Karen A. Erickson and Deborah Hatton
Abstract: Emergent literacy in young children with visual impairments is examined using a conceptual framework proposed by Sénéchal, LeFevre, Smith-Chant, and Colton (2001). The utility of this framework for young children with visual impairments is illustrated using data from a field study of preschool classes for children with visual impairments.
Maura Monegato, Zaira Cattaneo, Alfredo Pece, and Tomaso Vecchi
Abstract: This study compared participants who were congenitally visually impaired and those who became visually impaired later in life in a spatial memory task. The latter showed less efficient visuospatial processes than did the former. However, these differences were of a quantitative nature only, indicating common cognitive mechanisms that can be clearly differentiated from those of people who are congenitally blind.
NEWS AND FEATURES
Success through Innovation
HumanWare empowers those who are blind or have low vision to live independently and compete effectively in a sighted world.
The GuildScholar Program
A Scholarship for Visually Impaired High School Students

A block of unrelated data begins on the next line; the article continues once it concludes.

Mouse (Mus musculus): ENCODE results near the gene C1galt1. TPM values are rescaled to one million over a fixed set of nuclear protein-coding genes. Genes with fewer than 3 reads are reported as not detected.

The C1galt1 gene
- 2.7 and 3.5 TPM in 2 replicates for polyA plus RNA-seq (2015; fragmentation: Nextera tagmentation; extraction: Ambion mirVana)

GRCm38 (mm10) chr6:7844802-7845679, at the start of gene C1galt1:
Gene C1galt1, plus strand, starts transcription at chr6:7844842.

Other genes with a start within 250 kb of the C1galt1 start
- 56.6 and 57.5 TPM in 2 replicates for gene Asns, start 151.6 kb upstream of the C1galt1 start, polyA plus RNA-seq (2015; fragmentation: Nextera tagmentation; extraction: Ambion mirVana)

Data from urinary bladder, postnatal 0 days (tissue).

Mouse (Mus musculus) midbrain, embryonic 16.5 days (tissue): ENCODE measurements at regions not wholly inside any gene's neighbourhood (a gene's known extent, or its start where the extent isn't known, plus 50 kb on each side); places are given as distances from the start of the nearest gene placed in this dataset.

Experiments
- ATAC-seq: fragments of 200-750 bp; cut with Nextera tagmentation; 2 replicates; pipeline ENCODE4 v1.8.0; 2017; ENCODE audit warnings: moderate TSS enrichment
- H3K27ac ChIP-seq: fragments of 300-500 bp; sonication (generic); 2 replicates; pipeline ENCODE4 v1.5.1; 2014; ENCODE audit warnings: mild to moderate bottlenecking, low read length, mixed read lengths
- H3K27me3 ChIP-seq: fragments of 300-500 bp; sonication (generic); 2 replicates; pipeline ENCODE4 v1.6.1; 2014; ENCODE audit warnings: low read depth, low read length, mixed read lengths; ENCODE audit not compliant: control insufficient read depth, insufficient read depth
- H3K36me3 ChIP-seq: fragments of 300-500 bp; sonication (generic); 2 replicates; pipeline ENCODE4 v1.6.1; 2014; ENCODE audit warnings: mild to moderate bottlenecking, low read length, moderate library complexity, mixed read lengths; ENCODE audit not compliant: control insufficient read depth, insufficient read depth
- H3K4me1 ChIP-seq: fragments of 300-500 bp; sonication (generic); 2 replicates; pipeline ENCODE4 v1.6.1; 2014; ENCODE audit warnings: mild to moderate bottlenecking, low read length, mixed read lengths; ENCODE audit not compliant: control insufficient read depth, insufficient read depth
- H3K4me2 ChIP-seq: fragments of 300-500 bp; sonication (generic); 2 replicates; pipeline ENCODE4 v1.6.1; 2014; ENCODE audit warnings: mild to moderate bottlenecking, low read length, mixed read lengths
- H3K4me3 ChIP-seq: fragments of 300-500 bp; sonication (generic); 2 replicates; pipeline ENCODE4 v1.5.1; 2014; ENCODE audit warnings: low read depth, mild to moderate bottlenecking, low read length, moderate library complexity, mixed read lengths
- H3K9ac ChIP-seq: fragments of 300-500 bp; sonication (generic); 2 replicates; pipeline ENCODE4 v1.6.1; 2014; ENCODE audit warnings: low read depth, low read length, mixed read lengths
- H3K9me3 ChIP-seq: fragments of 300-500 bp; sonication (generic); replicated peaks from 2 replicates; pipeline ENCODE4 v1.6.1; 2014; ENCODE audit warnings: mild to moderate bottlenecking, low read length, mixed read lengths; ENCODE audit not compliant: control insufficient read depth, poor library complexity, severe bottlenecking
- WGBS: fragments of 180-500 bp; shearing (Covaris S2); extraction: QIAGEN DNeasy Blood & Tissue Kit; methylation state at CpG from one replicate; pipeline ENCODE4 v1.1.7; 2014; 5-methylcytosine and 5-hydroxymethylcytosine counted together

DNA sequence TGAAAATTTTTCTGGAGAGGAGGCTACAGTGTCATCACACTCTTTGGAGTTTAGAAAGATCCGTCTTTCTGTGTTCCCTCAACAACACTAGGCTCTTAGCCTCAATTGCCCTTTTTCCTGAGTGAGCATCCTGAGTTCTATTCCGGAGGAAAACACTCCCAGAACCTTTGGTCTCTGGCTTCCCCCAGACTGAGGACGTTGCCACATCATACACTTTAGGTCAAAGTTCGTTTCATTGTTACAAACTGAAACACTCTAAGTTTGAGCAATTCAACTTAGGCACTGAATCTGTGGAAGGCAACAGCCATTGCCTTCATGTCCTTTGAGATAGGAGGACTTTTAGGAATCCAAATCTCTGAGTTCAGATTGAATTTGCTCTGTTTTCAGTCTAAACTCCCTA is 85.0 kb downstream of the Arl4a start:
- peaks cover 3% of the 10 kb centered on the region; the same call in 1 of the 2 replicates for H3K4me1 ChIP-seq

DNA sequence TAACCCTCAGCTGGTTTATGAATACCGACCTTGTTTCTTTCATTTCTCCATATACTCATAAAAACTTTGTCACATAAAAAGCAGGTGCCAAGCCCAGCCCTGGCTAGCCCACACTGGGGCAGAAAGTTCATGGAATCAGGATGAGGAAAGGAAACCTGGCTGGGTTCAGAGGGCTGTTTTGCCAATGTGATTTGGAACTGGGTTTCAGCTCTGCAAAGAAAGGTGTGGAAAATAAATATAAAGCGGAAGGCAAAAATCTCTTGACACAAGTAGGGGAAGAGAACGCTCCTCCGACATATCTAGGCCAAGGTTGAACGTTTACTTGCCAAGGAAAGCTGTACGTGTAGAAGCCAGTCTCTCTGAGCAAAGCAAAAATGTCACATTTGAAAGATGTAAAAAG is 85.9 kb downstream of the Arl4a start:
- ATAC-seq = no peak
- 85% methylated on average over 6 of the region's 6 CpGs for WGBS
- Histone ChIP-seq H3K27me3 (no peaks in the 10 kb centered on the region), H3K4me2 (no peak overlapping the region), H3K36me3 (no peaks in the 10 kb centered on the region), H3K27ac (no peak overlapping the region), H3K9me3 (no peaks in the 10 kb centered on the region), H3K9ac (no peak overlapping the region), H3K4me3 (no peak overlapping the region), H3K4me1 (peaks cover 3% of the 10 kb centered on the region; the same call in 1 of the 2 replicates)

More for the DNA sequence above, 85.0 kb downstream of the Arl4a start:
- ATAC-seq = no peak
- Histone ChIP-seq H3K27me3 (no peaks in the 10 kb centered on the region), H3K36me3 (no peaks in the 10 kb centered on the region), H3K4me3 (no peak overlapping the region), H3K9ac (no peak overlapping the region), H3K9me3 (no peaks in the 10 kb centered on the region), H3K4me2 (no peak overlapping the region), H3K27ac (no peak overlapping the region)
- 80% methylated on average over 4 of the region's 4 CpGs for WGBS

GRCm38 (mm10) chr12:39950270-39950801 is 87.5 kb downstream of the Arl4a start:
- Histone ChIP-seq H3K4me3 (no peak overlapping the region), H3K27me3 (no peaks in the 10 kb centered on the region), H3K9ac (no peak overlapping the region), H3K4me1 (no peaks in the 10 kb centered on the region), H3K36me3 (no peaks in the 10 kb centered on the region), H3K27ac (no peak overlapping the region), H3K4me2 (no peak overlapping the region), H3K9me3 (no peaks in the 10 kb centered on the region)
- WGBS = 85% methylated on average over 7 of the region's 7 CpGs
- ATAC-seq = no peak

Open to all legally blind high school students entering college in September 2008. Application to be made at the end of the junior year of high school.
Must be a US Citizen or legal resident, have an excellent academic record and have demonstrated school and community leadership.
Scholarships of up to $15,000 will be competitively awarded to qualified students. The deadline for the 2008 scholarships is July 1st, 2007. The GuildScholar application is online.
Please log on to www.jgb.org/guildscholar.asp
For more information, contact Gordon Rovins at firstname.lastname@example.org
Families Connecting with Families in the Heartland of America July 13-15, 2007 * Omaha, Nebraska
A national conference covering all aspects of raising and educating a child with a visual impairment, the 2007 FCF conference will include:
* Interactive sessions and panel discussions to address parents' most pressing interests: braille, social skills, college preparation, getting a first job, children with low vision or additional disabilities, & much more